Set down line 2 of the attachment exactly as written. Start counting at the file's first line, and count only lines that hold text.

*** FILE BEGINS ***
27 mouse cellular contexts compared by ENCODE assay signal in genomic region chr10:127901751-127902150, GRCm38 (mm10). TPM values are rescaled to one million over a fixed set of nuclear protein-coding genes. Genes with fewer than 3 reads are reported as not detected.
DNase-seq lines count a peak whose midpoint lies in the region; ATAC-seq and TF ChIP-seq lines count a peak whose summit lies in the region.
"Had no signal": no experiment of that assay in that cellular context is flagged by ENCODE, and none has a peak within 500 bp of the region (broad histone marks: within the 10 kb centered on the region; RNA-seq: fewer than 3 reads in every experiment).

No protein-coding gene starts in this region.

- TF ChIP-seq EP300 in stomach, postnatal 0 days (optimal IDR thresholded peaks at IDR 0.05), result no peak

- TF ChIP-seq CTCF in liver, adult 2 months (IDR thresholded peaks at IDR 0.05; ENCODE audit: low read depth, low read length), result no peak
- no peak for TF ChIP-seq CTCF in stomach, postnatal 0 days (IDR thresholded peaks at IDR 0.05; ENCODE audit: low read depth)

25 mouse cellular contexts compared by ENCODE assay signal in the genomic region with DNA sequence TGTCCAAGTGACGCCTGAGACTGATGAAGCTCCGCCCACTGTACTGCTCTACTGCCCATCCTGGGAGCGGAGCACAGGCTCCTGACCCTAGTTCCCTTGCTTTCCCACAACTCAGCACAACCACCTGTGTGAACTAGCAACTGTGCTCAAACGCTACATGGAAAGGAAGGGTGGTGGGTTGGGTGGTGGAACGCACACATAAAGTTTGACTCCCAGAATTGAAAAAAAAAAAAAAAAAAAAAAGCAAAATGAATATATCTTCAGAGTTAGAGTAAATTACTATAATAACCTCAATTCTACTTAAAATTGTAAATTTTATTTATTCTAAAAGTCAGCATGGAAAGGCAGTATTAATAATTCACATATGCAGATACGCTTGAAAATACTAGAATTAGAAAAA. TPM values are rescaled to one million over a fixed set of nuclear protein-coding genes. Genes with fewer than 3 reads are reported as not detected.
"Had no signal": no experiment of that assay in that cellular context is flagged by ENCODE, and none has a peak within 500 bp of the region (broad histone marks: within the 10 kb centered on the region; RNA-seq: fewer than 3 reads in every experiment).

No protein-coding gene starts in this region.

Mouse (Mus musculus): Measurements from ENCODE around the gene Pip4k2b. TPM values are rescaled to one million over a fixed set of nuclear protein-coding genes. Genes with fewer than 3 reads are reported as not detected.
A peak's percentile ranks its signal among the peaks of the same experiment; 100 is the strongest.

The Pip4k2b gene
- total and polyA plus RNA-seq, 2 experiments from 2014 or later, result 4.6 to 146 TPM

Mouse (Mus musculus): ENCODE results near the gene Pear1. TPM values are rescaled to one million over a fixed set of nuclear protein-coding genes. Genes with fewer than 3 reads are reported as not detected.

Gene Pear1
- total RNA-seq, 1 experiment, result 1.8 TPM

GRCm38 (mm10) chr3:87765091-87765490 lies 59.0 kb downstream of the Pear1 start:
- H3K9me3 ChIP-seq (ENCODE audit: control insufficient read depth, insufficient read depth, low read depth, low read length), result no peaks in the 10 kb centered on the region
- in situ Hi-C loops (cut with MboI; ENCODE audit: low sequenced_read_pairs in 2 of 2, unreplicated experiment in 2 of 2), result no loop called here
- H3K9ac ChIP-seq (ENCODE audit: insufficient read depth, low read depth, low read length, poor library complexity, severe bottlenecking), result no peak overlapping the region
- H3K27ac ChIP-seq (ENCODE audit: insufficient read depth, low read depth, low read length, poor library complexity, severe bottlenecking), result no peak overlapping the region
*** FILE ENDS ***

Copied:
DNase-seq lines count a peak whose midpoint lies in the region; ATAC-seq and TF ChIP-seq lines count a peak whose summit lies in the region.